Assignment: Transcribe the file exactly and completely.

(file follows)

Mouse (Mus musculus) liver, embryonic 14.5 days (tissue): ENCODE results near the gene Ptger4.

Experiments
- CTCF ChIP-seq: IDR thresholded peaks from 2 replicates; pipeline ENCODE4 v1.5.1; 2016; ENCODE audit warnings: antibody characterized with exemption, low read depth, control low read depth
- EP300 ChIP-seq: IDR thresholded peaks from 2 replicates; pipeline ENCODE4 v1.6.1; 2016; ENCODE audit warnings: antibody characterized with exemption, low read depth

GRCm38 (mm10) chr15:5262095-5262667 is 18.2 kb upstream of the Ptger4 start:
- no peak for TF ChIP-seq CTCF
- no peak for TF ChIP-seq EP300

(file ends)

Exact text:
Mouse (Mus musculus) liver, embryonic 14.5 days (tissue): ENCODE results near the gene Ptger4.

Experiments
- CTCF ChIP-seq: IDR thresholded peaks from 2 replicates; pipeline ENCODE4 v1.5.1; 2016; ENCODE audit warnings: antibody characterized with exemption, low read depth, control low read depth
- EP300 ChIP-seq: IDR thresholded peaks from 2 replicates; pipeline ENCODE4 v1.6.1; 2016; ENCODE audit warnings: antibody characterized with exemption, low read depth

GRCm38 (mm10) chr15:5262095-5262667 is 18.2 kb upstream of the Ptger4 start:
- no peak for TF ChIP-seq CTCF
- no peak for TF ChIP-seq EP300